A wonderful sunset over Hartlepool Marina. This has always been a popular place for photographers.
The name of Hartlepool, according to the author Sir Cuthbert Sharp, comes from origins unknown. But in the time of Bede, the old town on the peninsula, was called Heruteu - the island of the stag. By mediaeval times, the town was known as Hertepol - the pool of the hart or, hart in the pool - becoming Hart-le-Pool.
Hartlepool Marina, said to be one the finest in Europe, was built at a cost of more than £60 million pounds. As well as the Marina itself, which has 500 fully serviced pontoon berths and a selection of quayside berths, the area around Navigation Point has some excellent bars and restaurants - with new businesses opening all the time. Whatever you fancy, I am sure you will find something here to suit your taste whether it's Algerian food, Bangladeshi, Chinese, Indian, Mediterranean cuisine, Spanish tapas, a bistro, fast food, an ice-cream parlour or even good ol' fish and chips, with bread and butter, washed down with a nice cup of tea!
Looking across the Marina looking towards the bars and restaurants in Navigation Point - a very picturesque setting and very popular in all weather.
All calm on a Winter's afternoon in the Marina.
The Marina looking towards the Lock Office and the old Customs House which dates back to 1911. In the background are some of the many luxury apartments that have been built in this area over the years.
The PSS Wingfield Castle, and her sister ship the Tattershall Castle, were delivered to the London & North Eastern Railway (which later became the British Transport Commission) and was used as a ferry on the River Humber between Hull and New Holland. During the second world war, both acted as waterborne winch platforms for barrage balloons.
The Wingfield Castle, which was built by the yards of Sir William Gray in the town, was restored during the 1970's and had several owners before further restoration in her original building berth in Hartlepool. The PSS Wingfield Castle is open to the public and admission is free through the Museum of Hartlepool. Refreshments are available on board.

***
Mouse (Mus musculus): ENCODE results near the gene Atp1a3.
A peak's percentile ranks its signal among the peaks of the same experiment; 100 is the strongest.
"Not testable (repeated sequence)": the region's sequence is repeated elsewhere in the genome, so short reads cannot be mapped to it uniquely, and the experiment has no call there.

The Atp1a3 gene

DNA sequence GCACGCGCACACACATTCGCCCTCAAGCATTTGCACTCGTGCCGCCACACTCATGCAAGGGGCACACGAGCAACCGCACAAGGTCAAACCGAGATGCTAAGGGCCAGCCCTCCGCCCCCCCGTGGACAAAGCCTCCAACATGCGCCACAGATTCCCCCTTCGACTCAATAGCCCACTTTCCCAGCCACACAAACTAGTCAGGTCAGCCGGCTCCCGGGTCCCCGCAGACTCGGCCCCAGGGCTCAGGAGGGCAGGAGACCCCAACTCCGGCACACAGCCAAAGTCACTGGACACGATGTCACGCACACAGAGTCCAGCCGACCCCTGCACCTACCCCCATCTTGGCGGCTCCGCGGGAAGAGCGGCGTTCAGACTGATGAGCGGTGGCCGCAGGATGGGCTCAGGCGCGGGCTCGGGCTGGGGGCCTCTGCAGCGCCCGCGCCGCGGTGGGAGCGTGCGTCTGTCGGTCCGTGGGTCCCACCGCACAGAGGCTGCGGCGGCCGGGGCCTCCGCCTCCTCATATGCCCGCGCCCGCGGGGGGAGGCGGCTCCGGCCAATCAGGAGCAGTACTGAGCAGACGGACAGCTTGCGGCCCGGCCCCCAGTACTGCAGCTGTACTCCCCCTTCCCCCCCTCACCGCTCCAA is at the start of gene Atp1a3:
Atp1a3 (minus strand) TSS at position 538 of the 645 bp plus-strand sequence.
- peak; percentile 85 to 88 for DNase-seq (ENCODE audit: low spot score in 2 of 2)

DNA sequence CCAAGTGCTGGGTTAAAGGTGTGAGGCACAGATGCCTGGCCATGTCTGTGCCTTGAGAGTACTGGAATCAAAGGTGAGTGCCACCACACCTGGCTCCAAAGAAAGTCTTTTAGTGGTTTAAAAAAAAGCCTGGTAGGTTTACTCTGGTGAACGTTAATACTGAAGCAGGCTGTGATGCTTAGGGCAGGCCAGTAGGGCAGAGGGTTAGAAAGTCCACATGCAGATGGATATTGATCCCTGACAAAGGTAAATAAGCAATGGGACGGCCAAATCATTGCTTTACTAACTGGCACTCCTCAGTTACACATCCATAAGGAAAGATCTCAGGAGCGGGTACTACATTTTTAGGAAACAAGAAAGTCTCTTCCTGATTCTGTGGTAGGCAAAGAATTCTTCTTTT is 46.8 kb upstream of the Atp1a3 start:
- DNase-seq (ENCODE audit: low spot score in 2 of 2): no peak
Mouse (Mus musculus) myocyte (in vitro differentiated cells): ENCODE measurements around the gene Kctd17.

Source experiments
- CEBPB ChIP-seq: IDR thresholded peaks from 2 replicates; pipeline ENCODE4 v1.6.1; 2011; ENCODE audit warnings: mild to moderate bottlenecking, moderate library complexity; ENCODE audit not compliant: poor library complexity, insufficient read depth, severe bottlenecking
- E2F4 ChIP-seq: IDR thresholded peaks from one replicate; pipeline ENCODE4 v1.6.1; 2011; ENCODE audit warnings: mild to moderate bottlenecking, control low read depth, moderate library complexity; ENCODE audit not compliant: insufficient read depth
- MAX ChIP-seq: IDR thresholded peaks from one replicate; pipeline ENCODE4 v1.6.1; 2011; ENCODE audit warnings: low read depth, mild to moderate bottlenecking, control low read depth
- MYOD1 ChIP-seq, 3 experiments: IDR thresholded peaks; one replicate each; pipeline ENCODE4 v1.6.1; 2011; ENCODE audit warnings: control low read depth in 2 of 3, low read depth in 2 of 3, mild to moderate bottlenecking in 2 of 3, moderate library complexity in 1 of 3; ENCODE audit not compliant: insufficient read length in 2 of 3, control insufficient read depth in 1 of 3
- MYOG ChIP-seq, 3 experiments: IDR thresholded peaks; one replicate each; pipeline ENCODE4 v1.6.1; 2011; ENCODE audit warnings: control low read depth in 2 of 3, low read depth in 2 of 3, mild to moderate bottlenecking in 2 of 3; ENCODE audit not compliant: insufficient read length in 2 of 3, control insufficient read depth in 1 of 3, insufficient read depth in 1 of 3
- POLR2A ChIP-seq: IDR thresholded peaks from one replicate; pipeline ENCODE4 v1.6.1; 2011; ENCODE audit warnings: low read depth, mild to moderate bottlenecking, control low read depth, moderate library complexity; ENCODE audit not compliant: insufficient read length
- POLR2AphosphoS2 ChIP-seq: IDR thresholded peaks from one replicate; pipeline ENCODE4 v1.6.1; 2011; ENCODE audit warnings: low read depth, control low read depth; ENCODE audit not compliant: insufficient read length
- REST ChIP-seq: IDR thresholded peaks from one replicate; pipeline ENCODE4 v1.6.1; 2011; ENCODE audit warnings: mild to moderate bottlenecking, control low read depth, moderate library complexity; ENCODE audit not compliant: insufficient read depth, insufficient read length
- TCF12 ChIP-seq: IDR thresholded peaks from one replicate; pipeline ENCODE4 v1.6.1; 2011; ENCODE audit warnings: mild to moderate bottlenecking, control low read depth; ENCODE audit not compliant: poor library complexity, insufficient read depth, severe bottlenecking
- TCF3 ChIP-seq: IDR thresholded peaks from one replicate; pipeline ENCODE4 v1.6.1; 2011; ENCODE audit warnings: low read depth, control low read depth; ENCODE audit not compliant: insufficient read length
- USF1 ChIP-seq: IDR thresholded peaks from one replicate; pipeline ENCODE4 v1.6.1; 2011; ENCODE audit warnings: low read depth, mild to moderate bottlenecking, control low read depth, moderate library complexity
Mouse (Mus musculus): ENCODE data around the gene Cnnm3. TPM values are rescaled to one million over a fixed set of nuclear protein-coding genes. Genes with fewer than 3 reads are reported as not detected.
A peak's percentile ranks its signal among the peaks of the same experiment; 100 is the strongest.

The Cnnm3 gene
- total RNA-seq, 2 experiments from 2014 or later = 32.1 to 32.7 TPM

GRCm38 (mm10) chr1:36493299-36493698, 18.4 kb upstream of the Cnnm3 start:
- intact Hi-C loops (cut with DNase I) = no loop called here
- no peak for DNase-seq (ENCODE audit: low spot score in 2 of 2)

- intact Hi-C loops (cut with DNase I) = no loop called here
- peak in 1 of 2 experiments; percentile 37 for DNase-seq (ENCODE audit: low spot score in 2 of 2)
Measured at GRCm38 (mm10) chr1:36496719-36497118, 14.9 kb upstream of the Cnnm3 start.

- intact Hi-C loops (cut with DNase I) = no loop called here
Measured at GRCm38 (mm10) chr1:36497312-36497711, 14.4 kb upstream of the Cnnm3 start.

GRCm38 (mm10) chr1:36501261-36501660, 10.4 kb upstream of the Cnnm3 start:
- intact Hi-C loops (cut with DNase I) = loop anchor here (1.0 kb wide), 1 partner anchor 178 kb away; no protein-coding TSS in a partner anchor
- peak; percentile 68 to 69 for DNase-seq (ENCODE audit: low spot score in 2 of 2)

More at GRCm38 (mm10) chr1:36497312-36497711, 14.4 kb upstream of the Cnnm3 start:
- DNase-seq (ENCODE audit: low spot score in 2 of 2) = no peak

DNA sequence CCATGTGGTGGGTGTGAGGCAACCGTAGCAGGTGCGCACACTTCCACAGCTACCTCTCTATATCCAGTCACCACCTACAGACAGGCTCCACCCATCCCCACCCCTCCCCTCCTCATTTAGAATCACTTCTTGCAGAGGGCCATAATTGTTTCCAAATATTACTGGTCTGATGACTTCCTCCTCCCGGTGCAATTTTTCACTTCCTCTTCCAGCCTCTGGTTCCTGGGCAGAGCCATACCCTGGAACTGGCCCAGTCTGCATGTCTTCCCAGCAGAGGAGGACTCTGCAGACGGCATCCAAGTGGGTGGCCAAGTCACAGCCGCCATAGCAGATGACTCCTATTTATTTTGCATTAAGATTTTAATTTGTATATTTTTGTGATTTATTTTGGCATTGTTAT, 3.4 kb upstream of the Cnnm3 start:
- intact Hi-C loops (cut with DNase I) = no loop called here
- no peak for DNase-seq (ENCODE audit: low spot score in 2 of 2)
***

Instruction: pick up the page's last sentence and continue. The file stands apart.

The figure head at the bow of the HMS Trincomalee, the oldest British warship still afloat, which can be seen in Hartlepool's Historic Quay and Maritime Experience. HMS Trincomalee was built in Bombay, India in 1817, and was brought to Hartlepool in 1987, where it's taken over 10 years to restore the ship to her former glory.
Jackson's Wharf public house and restaurant as seen from the Historic Quay.
"The Highlight" is a monument built in memory to all those who lost their lives at sea and dates back to 1839. It was initially situated in the Longhill area of Hartlepool - known to many, of a certain age, as Wagga. Wagga was part of town which is, more or less, directly opposite the Belle Vue Social Club. At one time there was a small housing estate there together with shops, pubs and even its own social club - in fact, quite a thriving community. Some may recall the Steelworks Bridge, which ran from Wagga to Coronation Drive, in Seaton Carew.
There was also the story of the "Wagga Sunset" or "Wagga Moon" which was the glow from the slagheap of the steel works visible in the night sky. Then there was a more recent phenomenon of a 'wagga dot'. There seems to be conflicting reports as to exactly what a wagga dot is. Some say if you had a spot on your face, and you came from Wagga, it was a wagga dot or perhaps it was simply a tattooed dot on your cheek, or the backs of your hands.
A view of Hartlepool Marina looking towards Navigation Point. This was taken from the top of Christ Church in Church Square - now the home of Hartlepool Art Gallery. I climbed the 174 stairs to get to the top which cost me all of 50p! You can view this image in a larger size by clicking on the photograph.
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